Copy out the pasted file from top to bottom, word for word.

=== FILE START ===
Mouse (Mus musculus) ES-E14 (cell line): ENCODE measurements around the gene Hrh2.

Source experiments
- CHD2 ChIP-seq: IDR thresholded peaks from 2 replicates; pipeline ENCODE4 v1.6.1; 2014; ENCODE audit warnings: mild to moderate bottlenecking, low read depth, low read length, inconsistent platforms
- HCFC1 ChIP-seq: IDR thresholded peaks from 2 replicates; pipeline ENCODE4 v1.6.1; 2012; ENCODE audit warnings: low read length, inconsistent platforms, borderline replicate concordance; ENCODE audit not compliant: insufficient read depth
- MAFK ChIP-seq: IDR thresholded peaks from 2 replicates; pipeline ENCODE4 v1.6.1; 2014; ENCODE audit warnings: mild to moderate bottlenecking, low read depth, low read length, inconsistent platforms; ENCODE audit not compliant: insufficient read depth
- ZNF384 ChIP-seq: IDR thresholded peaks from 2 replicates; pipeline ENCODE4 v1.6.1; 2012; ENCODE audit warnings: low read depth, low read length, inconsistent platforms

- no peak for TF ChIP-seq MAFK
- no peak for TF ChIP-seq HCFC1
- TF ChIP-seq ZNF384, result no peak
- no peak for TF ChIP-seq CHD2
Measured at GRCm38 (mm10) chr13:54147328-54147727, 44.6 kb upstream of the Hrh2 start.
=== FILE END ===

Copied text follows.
Mouse (Mus musculus) ES-E14 (cell line): ENCODE measurements around the gene Hrh2.

Source experiments
- CHD2 ChIP-seq: IDR thresholded peaks from 2 replicates; pipeline ENCODE4 v1.6.1; 2014; ENCODE audit warnings: mild to moderate bottlenecking, low read depth, low read length, inconsistent platforms
- HCFC1 ChIP-seq: IDR thresholded peaks from 2 replicates; pipeline ENCODE4 v1.6.1; 2012; ENCODE audit warnings: low read length, inconsistent platforms, borderline replicate concordance; ENCODE audit not compliant: insufficient read depth
- MAFK ChIP-seq: IDR thresholded peaks from 2 replicates; pipeline ENCODE4 v1.6.1; 2014; ENCODE audit warnings: mild to moderate bottlenecking, low read depth, low read length, inconsistent platforms; ENCODE audit not compliant: insufficient read depth
- ZNF384 ChIP-seq: IDR thresholded peaks from 2 replicates; pipeline ENCODE4 v1.6.1; 2012; ENCODE audit warnings: low read depth, low read length, inconsistent platforms

- no peak for TF ChIP-seq MAFK
- no peak for TF ChIP-seq HCFC1
- TF ChIP-seq ZNF384, result no peak
- no peak for TF ChIP-seq CHD2
Measured at GRCm38 (mm10) chr13:54147328-54147727, 44.6 kb upstream of the Hrh2 start.